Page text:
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Coronavirus Job Support Scheme – FAQs for employers

09 October 2020

The government’s new Job Support Scheme replaces the furlough scheme and starts on 1 November 2020. An extension to the Job Support Scheme has been announced aimed at supporting businesses required to close as a result of coronavirus restrictions. These FAQs cover eligibility, how the Job Support Scheme works, what you need to agree with employees, alternative resourcing options for employers and what we know so far on the extension to the scheme.

The Job Support Scheme (JSS) will provide ongoing wage support for people in work, provided that the employer meets certain access conditions, the employee is working at least 33% of their usual hours, and the employer also provides additional wage support. It will start on 1 November and continue until the end of April 2021. The furlough scheme will come to an end on 31 October 2020 as planned (see our FAQs on furloughing employees).

The latest position regarding the JSS is as follows:

  • The government published a Winter Economy Plan on 24 September which provided a brief outline of the scheme and a factsheet that explained its key components.
  • On 9 October, the Chancellor announced an extension to the JSS aimed at supporting businesses who are legally required to close their premises as part of local or national restrictions. The extension will sit alongside the original JSS and the Job Retention Bonus. A separate short factsheet has been published explaining how the expansion of the JSS scheme will work.
  • Further details are expected shortly when the government publishes full guidance on the JSS. (We will update these FAQs following that.)

Eligibility for the JSS explained

Is the scheme only open to employers in defined sectors?

No, the JSS is not limited to any sectors or settings. It is open to all employers with eligible employees, a UK bank account and a UK PAYE scheme.

Importantly, the general JSS will only be available to larger employers if they meet a financial assessment test. (SMEs will not have to meet any financial test.)

The expanded JSS (for closed businesses) seems to apply to all employers, without any financial assessment test.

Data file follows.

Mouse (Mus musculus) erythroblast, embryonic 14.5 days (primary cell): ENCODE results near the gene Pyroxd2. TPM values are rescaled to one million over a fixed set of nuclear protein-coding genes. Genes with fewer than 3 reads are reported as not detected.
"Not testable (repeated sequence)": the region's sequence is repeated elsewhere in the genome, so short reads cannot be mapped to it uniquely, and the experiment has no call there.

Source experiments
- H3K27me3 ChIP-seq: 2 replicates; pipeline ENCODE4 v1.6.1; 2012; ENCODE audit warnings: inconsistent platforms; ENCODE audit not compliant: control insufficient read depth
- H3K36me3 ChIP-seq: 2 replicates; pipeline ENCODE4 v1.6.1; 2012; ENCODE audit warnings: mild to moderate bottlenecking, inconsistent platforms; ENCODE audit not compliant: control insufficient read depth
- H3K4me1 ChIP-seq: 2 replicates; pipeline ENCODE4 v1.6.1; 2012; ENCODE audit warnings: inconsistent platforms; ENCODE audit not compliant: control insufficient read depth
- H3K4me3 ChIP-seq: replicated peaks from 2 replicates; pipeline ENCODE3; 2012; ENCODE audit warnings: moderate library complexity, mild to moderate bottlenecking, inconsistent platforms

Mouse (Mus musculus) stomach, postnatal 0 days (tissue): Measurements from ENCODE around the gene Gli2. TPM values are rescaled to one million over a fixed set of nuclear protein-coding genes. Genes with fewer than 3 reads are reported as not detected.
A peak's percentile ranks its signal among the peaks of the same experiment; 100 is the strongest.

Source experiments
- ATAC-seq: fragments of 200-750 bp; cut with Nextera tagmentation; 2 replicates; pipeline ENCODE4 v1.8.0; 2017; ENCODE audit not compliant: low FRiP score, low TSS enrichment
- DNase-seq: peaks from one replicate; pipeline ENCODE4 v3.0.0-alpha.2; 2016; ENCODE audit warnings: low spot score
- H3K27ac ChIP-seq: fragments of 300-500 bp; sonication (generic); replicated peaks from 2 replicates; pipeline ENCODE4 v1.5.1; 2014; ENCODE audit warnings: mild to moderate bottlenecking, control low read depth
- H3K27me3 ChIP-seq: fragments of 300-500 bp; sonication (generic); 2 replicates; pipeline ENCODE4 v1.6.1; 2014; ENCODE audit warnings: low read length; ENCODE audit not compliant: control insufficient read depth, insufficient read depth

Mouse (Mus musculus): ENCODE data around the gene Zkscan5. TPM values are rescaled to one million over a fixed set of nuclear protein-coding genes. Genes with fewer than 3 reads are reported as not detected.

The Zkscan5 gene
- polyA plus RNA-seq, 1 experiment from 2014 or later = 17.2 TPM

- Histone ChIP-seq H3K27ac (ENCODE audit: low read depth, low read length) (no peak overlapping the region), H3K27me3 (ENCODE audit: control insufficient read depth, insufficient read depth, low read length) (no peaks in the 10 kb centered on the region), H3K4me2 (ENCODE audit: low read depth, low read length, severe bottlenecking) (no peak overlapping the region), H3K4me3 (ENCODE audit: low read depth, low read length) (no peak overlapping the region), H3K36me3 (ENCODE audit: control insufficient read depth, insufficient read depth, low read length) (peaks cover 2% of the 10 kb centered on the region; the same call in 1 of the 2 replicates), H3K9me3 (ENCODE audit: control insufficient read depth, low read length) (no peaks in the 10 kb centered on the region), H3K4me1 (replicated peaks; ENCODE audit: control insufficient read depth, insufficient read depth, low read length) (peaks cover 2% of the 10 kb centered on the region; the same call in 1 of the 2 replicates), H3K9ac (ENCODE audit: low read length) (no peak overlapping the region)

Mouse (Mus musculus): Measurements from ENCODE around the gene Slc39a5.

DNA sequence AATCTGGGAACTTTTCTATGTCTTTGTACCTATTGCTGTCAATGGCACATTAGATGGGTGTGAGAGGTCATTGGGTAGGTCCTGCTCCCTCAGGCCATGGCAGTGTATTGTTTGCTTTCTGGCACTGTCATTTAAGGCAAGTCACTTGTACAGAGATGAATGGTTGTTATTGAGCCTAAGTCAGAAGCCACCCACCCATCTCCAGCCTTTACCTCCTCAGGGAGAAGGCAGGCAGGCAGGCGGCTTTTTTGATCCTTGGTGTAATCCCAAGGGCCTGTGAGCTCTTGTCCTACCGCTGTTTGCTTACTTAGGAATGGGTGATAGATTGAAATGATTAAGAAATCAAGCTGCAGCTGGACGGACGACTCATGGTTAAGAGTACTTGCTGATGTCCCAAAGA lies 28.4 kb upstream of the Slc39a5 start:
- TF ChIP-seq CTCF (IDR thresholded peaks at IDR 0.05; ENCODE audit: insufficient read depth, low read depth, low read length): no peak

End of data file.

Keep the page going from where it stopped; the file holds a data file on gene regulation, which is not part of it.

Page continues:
Do we need to prove that our trading conditions have been impacted?

Not if you are an SME or if you are required to close your premises. If you are a large employer, however, claiming under the general JSS you will need to demonstrate that your turnover is lower as a result of the Covid-19 pandemic.

There are currently no further details of the financial assessment test, and we don’t know the timeframe for assessing lower turnover.

What if some parts of our business have been impacted but not others?

If you are an SME, you won’t need to pass any financial impact test and you can access the JSS even if the pandemic has only had an impact on a small part of your business. Similarly, if you are required to close your premises then it seems that you will be able to apply under the extended JSS without passing any financial impact test.

If you are a larger business claiming under the general JSS, you’ll need to pass a financial impact test. The details of this have not yet been released. We do not yet know if group companies will be assessed as a group on a consolidated basis.

What’s the definition of an SME for these purposes?

This has not been announced yet. If it is based on the definition in the Companies Act 2006, it will mean (broadly) that a company would be defined as an SME if it meets at least two of the following requirements:

  • annual turnover of £36 million or below
  • balance sheet total of £18 million or below
  • 250 or fewer employees

However, we do not know yet if this definition will be adopted, or if group companies will be looked at individually or assessed as a group. This will presumably be addressed in the forthcoming guidance.

Which employees can we put on the scheme?

To be eligible for the JSS, employees must have been on your PAYE payroll on or before 23 September 2020. This means a Real Time Information (RTI) submission notifying payment to that employee to HMRC must have been made on or before 23 September 2020.

Under the general JSS, the employee must work at least 33% of their usual hours. The government’s factsheet says that the minimum hours threshold might be increased in February 2021.

Under the JSS extension for closed businesses, the employee must have stopped work altogether (see below).

Does the employee need to have been furloughed to be put on the JSS?

No. The JSS is open to employers even if they have not previously used the furlough scheme and employees do not necessarily have to have been furloughed in order to be put into the JSS. This is the case for both the general JSS and the JSS expansion for closed business premises.

This means that, unlike the furlough scheme, the JSS is open to employees who have continued to work throughout the pandemic but on reduced hours. (The furlough scheme has allowed for part-time work since 1 July 2020 but is only available to employees who were fully furloughed with no work at all for at least three weeks before 1 July.) Unlike the furlough scheme, the JSS is also open to employees who started work after March 2020 (although they need to have been on your payroll by 23 September 2020 – see above).

What if there’s just no work at all for some employees but we are not legally required to close?